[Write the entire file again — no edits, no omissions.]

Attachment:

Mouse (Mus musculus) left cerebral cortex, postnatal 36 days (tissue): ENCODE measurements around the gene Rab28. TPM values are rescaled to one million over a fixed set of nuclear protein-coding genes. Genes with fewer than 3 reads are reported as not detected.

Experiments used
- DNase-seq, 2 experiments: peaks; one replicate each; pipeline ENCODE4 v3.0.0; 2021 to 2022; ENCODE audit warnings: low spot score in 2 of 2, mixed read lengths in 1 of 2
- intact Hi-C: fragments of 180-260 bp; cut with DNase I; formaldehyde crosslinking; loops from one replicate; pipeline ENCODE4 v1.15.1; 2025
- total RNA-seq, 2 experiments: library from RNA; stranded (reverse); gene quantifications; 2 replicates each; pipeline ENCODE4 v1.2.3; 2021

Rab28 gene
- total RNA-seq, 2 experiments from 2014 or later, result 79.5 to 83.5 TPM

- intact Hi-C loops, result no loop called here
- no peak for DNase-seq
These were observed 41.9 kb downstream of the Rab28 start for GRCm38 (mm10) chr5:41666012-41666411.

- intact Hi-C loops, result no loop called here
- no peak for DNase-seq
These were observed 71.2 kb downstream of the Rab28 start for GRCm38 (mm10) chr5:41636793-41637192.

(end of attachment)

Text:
Mouse (Mus musculus) left cerebral cortex, postnatal 36 days (tissue): ENCODE measurements around the gene Rab28. TPM values are rescaled to one million over a fixed set of nuclear protein-coding genes. Genes with fewer than 3 reads are reported as not detected.

Experiments used
- DNase-seq, 2 experiments: peaks; one replicate each; pipeline ENCODE4 v3.0.0; 2021 to 2022; ENCODE audit warnings: low spot score in 2 of 2, mixed read lengths in 1 of 2
- intact Hi-C: fragments of 180-260 bp; cut with DNase I; formaldehyde crosslinking; loops from one replicate; pipeline ENCODE4 v1.15.1; 2025
- total RNA-seq, 2 experiments: library from RNA; stranded (reverse); gene quantifications; 2 replicates each; pipeline ENCODE4 v1.2.3; 2021

Rab28 gene
- total RNA-seq, 2 experiments from 2014 or later, result 79.5 to 83.5 TPM

- intact Hi-C loops, result no loop called here
- no peak for DNase-seq
These were observed 41.9 kb downstream of the Rab28 start for GRCm38 (mm10) chr5:41666012-41666411.

- intact Hi-C loops, result no loop called here
- no peak for DNase-seq
These were observed 71.2 kb downstream of the Rab28 start for GRCm38 (mm10) chr5:41636793-41637192.